Southern Quarterly Review, Volume 27

Front Cover
Daniel Kimball Whitaker, Milton Clapp, William Gilmore Simms, James Henley Thornwell
Wiley & Putnam, 1855
 

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Page 100 - Congress it is expedient that on the second Monday in May next a convention of delegates, who shall have been appointed by the several States, be held at Philadelphia for the sole and express purpose of revising the articles of Confederation and reporting to Congress and the several legislatures such alterations and provisions therein as shall, when agreed to in Congress and confirmed by the States, render the federal Constitution adequate to the exigencies of government and the preservation of the...
Page 410 - I have seen A curious child, who dwelt upon a tract Of inland ground, applying to his ear The convolutions of a smooth-lipped shell; To which, in silence hushed, his very soul Listened intensely; and his countenance soon Brightened with joy; for from within were heard Murmurings, whereby the monitor expressed Mysterious union with its native sea. Even such a shell the universe itself Is to the ear of Faith...
Page 411 - Earth trembled from her entrails, as again In pangs, and Nature gave a second groan; Sky lowered, and, muttering thunder, some sad drops Wept at completing of the mortal sin Original...
Page 202 - I consent, Sir, to this Constitution because I expect no better, and because I am not sure that it is not the best. The opinions I have had of its errors I sacrifice to the public good. I have never whispered a syllable of them abroad. Within these walls they were born, and here they shall die. If every one of us, in returning to our constituents, were to report the objections he has had to it, and endeavor to gain partisans in support of them, we might prevent its being generally received, and thereby...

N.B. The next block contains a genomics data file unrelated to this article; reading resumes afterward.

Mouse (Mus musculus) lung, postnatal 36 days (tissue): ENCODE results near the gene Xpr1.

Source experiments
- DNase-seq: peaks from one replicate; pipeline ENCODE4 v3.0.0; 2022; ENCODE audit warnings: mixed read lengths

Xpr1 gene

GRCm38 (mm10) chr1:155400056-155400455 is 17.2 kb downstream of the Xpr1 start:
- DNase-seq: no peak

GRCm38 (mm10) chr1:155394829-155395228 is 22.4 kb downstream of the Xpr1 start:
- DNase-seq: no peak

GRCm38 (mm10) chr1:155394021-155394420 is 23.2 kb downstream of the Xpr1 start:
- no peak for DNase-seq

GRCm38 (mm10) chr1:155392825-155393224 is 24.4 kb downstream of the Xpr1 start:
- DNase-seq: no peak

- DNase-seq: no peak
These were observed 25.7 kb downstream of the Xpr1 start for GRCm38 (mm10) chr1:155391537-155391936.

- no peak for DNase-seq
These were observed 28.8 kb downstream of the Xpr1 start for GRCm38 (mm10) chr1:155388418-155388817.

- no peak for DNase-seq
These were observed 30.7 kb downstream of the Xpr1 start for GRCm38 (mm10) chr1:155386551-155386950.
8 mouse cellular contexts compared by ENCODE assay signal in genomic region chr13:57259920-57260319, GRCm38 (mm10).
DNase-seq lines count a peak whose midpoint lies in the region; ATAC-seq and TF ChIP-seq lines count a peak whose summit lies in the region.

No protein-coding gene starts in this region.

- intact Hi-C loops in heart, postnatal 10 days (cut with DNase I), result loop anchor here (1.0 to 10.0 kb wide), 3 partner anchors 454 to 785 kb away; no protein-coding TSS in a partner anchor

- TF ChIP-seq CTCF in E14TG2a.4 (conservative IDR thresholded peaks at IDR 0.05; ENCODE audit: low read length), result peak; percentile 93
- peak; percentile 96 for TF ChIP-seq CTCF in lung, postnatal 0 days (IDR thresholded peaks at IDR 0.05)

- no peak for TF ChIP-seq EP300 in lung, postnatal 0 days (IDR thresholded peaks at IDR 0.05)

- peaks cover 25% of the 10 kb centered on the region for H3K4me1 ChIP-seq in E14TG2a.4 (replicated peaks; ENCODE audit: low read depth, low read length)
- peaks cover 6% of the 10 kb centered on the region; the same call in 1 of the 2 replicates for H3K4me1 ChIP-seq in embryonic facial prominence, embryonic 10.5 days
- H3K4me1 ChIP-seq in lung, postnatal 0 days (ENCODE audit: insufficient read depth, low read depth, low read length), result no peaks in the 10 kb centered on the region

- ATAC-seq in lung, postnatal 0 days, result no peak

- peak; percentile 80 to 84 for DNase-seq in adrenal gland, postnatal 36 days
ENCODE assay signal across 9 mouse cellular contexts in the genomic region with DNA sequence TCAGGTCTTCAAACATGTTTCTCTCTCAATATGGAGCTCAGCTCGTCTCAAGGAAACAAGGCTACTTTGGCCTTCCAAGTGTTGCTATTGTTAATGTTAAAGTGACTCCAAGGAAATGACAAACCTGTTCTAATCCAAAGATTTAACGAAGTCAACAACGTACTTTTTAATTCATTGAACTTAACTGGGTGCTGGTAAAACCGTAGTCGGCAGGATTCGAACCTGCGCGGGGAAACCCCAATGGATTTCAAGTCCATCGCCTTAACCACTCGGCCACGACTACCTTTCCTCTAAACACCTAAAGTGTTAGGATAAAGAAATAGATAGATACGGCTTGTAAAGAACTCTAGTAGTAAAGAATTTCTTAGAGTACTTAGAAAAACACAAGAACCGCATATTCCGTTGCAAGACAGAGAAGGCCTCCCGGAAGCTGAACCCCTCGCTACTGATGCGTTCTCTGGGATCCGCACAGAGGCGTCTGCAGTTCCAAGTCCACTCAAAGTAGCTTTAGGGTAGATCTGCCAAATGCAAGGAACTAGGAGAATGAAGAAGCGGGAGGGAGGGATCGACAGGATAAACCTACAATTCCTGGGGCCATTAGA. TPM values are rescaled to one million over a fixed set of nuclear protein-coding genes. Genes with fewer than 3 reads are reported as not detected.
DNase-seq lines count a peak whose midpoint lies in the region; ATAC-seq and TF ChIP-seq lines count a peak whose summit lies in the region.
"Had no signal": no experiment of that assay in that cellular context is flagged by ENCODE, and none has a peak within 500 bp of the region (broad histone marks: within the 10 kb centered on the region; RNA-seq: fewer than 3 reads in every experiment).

Page 98 - All charges of war, and all other expenses that shall be incurred for the common defence or general welfare, and allowed by the United States in Congress assembled, shall be defrayed out of a common treasury, which shall be supplied by the several states, in proportion...
Page 411 - Of human passion. Sympathies there are More tranquil, yet perhaps of kindred birth, That steal upon the meditative mind, And grow with thought. Beside yon spring I stood, And eyed its waters till we seemed to feel One sadness, they and I. For them a bond Of brotherhood is broken : time has been When, every day, the touch of human hand Dislodged the natural sleep that binds them up In mortal stillness; and they ministered To human comfort.
Page 202 - ... government, as well as of the wisdom and integrity of its governors. I hope, therefore, that for our own sakes as a part of the people, and for the sake of...
Page 411 - The Poets, in their elegies and songs Lamenting the departed, call the groves, They call upon the hills and streams to mourn, And senseless rocks ; nor idly ; for they speak, In these their invocations, with a voice Obedient to the strong creative power Of human passion.
Page 410 - Authentic tidings of invisible things; Of ebb and flow, and ever-during power: And central peace, subsisting at the heart Of endless agitation.
Page 99 - ... it may be affirmed with perfect confidence that the constitutional operation of the intended government would be precisely the same, if these clauses were entirely obliterated, as if they were repeated in every article. They are only declaratory of a truth which would have resulted by necessary and unavoidable implication from the very act of constituting a federal government, and vesting it with certain specified powers.

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